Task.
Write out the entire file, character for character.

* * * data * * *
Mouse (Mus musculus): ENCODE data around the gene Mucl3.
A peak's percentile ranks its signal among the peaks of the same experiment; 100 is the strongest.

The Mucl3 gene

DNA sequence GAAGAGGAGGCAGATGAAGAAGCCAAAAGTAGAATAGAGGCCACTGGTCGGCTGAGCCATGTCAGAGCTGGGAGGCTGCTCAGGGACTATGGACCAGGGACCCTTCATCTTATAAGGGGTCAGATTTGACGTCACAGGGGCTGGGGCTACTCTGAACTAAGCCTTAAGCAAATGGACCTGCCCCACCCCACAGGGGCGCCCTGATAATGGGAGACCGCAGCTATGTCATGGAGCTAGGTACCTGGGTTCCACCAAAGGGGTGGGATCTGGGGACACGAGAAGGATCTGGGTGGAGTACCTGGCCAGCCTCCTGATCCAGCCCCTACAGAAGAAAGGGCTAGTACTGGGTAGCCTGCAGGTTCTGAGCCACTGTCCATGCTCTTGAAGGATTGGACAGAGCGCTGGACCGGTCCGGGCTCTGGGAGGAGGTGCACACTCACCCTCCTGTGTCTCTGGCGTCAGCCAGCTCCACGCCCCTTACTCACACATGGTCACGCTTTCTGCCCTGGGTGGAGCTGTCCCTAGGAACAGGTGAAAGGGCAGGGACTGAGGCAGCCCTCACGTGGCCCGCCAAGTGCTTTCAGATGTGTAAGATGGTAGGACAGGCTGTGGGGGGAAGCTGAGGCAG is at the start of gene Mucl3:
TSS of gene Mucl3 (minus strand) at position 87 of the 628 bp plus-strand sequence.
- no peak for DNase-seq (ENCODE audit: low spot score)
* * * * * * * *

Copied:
Mouse (Mus musculus): ENCODE data around the gene Mucl3.
A peak's percentile ranks its signal among the peaks of the same experiment; 100 is the strongest.

The Mucl3 gene

DNA sequence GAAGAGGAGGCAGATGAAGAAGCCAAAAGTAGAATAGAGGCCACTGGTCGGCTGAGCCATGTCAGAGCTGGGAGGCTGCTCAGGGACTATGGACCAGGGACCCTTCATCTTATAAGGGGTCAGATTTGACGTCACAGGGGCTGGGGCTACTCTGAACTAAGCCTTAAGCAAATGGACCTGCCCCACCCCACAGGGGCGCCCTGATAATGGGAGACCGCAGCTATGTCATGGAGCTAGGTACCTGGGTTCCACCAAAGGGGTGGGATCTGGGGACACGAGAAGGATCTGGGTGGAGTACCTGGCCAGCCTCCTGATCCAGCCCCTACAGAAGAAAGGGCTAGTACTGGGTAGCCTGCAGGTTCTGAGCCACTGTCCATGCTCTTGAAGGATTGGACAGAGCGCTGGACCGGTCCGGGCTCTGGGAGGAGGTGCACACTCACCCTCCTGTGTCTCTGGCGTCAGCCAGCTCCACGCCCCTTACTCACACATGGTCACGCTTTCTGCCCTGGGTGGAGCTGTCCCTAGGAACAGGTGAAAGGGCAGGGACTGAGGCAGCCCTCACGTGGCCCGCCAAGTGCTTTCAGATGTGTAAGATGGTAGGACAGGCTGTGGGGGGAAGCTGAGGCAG is at the start of gene Mucl3:
TSS of gene Mucl3 (minus strand) at position 87 of the 628 bp plus-strand sequence.
- no peak for DNase-seq (ENCODE audit: low spot score)